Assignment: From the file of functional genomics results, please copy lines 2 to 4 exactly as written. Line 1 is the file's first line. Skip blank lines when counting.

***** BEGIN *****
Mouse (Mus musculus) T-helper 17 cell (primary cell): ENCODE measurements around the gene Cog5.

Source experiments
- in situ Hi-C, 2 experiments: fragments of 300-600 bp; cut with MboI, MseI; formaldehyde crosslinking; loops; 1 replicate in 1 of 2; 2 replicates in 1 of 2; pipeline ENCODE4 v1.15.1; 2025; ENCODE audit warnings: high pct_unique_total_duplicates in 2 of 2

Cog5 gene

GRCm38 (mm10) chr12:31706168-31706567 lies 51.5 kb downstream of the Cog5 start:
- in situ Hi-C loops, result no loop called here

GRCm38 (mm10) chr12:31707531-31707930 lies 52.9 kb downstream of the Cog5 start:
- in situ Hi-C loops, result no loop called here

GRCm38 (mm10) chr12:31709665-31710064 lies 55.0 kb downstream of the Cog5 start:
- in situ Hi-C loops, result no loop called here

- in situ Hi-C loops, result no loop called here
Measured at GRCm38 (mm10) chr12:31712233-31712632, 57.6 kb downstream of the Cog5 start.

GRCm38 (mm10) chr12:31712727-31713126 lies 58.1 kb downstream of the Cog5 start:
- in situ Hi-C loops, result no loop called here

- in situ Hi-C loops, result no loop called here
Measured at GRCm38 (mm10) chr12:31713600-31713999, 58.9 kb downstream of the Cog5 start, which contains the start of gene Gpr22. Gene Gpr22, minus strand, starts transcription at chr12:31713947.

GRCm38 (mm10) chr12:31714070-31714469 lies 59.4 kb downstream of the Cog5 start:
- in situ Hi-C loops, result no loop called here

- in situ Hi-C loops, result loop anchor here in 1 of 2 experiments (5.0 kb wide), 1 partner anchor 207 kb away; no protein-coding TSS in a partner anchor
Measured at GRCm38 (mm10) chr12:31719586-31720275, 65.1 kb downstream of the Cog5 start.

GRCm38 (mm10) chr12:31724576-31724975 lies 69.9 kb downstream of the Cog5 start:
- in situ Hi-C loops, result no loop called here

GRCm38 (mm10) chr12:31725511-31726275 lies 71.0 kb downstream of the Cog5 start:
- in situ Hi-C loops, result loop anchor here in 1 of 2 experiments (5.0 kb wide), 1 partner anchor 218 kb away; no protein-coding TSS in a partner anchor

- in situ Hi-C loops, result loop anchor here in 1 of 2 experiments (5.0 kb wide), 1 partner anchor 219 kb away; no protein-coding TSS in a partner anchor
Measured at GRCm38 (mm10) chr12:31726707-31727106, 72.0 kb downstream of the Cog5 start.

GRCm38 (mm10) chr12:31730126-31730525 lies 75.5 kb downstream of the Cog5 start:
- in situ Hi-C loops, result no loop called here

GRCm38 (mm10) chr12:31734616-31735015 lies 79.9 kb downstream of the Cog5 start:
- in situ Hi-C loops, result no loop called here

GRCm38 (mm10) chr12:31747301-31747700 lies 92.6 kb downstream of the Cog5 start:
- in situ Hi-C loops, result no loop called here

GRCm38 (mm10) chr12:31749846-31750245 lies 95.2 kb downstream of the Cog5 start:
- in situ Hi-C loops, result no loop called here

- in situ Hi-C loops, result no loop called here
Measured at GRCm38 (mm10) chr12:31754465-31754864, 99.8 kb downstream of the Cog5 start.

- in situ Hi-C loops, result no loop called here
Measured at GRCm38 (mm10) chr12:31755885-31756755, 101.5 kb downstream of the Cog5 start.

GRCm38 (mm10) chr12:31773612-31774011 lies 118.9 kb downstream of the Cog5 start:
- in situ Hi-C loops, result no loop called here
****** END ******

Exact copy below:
Source experiments
- in situ Hi-C, 2 experiments: fragments of 300-600 bp; cut with MboI, MseI; formaldehyde crosslinking; loops; 1 replicate in 1 of 2; 2 replicates in 1 of 2; pipeline ENCODE4 v1.15.1; 2025; ENCODE audit warnings: high pct_unique_total_duplicates in 2 of 2

Cog5 gene